University Lofts was a project located in downtown Binghamton, NY. Originally, a department store was on the site, and the facade was left in place. There had been a serious fire inside of the building, so the entire inside had to be torn out and replaced. To rebuild it, it was decided to use cold formed steel construction. The system used was custom rolled sections using the Howick Machine. The steel supplier was Vanguard Light Gauge Steel Buildings in Winchester, VA. We were contracted by Vanguard to provide the structural engineering services.
With this system, the light gauge steel is purchased in rolls of flat steel. The building wall and floor system is input into the system to develop sections and panels that are custom rolled and cut by the machine. There is very little wastage, and there is a lot of control over the fabrication. It eliminates most of the cutting of the light gauge steel on site, and also most of the attachments are done in the shop.
The walls were assembled as panels, and floor trusses were assembled in Winchester and hauled up to Binghamton, where they were erected by the contractor. In addition to rebuilding the interior of one building, we structurally designed a 3 story addition to the building behind the one that had been gutted. The addition was hot-rolled structural steel framing with cold formed steel and composite concrete metal decking for the floors, and cold formed steel walls.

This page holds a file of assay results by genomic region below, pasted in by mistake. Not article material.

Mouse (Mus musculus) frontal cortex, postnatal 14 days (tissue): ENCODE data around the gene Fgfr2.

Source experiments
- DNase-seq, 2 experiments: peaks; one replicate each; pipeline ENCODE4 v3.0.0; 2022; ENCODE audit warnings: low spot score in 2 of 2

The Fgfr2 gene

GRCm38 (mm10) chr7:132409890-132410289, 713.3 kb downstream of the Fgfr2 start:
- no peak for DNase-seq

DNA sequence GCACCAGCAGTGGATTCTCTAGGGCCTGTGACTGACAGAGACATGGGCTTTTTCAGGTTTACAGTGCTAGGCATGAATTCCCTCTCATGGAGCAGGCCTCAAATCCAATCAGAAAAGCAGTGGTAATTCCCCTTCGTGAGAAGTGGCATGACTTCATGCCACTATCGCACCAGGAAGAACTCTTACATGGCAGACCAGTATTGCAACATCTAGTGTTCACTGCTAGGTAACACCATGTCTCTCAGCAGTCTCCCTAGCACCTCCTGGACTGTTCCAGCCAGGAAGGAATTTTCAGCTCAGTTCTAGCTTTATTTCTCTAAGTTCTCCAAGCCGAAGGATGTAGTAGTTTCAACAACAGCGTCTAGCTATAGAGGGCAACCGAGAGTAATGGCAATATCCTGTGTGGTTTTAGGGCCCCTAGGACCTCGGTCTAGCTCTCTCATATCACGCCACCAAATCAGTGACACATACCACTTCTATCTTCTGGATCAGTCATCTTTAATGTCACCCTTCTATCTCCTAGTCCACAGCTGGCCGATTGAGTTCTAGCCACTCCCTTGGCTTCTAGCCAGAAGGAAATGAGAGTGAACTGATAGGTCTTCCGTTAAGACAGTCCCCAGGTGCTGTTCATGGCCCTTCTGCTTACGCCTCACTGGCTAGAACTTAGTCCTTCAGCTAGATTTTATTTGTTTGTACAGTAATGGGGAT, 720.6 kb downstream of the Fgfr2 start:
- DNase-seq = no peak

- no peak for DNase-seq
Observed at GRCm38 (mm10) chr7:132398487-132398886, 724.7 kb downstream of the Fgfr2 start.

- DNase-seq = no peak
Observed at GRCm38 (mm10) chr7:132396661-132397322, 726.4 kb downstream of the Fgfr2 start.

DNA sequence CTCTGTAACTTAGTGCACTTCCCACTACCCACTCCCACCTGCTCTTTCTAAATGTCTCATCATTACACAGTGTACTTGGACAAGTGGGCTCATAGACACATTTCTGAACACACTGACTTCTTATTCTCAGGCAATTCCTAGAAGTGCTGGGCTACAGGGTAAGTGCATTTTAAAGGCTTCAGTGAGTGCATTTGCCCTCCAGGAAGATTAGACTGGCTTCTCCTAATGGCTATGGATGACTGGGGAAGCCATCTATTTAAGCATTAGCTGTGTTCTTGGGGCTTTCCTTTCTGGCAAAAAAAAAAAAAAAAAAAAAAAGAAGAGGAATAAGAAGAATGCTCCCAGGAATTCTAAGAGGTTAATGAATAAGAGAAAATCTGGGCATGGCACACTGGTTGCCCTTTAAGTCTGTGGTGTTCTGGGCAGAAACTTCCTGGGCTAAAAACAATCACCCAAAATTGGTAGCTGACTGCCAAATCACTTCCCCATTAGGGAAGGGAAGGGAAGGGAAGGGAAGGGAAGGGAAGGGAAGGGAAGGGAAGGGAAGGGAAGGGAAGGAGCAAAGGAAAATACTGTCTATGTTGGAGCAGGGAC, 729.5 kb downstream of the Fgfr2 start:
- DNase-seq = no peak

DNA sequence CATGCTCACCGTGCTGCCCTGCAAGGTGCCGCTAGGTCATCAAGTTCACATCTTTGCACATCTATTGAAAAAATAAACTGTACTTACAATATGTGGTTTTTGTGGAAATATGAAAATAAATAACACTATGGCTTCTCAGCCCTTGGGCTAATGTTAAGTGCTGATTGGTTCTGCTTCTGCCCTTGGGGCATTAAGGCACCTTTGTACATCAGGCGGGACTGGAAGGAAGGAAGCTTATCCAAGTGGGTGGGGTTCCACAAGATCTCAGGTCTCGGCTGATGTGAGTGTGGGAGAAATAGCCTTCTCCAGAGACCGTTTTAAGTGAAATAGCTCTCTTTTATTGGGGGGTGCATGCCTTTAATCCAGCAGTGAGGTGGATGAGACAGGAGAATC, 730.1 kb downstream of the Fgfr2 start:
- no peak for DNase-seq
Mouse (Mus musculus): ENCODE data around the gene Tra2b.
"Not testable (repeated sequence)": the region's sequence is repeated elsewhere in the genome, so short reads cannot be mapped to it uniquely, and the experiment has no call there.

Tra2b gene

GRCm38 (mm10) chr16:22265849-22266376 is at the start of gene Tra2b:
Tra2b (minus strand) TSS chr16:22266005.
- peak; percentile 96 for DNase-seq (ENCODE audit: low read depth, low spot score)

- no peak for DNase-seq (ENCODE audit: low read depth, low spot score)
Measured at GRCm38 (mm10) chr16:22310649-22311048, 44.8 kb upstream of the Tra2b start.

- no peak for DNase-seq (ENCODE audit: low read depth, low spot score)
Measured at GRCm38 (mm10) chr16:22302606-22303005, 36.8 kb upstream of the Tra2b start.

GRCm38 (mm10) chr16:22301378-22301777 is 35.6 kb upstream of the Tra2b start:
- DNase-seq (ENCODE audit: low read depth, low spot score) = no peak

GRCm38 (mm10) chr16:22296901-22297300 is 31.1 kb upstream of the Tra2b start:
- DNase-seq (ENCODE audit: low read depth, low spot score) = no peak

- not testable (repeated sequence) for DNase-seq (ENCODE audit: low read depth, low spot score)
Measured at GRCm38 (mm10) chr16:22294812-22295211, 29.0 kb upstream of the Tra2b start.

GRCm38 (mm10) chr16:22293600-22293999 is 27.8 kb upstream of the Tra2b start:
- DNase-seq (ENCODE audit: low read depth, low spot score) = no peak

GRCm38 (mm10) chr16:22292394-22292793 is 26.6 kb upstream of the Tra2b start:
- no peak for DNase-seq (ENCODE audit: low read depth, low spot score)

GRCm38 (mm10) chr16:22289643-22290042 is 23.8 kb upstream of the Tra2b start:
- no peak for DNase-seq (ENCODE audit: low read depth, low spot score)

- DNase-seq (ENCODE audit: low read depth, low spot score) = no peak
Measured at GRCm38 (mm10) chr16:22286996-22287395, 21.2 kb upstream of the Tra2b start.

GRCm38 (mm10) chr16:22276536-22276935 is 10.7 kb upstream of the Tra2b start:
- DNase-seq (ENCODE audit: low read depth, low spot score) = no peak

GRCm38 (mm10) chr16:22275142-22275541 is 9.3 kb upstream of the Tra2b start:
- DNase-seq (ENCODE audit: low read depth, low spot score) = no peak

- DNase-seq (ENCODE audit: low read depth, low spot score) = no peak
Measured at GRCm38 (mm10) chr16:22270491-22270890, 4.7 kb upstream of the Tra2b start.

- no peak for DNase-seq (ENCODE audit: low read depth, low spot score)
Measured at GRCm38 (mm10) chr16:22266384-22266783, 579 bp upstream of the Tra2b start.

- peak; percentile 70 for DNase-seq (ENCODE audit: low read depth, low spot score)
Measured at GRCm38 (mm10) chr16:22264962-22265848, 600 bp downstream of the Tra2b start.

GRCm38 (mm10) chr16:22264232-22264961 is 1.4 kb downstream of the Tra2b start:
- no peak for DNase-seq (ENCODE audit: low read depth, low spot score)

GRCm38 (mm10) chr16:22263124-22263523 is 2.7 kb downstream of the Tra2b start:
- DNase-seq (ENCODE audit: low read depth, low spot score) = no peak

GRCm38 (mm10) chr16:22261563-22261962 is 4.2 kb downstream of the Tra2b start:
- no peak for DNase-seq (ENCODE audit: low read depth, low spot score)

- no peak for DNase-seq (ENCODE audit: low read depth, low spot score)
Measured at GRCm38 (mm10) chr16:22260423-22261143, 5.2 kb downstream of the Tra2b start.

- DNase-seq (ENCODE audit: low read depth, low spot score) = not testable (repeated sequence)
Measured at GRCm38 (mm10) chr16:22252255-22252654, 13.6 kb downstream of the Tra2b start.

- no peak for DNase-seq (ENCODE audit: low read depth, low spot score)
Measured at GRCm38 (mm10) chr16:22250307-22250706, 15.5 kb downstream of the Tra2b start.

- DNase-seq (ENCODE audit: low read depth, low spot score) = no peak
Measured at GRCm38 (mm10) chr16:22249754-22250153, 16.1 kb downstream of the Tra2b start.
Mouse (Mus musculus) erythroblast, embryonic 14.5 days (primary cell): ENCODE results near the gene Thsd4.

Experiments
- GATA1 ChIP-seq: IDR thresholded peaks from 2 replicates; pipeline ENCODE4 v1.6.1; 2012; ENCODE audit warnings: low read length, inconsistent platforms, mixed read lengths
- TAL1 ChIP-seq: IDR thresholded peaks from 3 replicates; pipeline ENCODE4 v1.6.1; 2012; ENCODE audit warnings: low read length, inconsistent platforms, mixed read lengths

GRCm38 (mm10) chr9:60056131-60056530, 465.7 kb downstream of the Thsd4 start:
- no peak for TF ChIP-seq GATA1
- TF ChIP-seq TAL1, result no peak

By prefabricating sections of the building in a shop environment, the schedule can be compressed significantly. Weather is not so much of a concern, and doesn’t slow the project as much as it does when everything is assembled on site.
With cold formed steel construction of this type, there are some things that are critical:
- Drawing accuracy is critical. It is important to have a good survey of the site before proceeding. The foundations have to be laid out with extreme accuracy, and prior to fabrication, it is important to recheck the layout of the foundations. Any errors will cause serious problems with erection.
- Quality control is important. It’s important to verify the connections of the joints are done properly. While highly skilled labor isn’t needed, it is important the the person assembling the sections can handle driving the screws and understands how they are to be placed (not bunched together).
- Truss design can be an issue. The engineer should design the trusses first, not the person working with the software for the machine. It saves a lot of effort if the trusses are standardized, and quality control is better too.
- Prior to fabrication, the engineer must check the shop drawings. Don’t run ahead of the engineer, otherwise changes may be needed after you fabricate.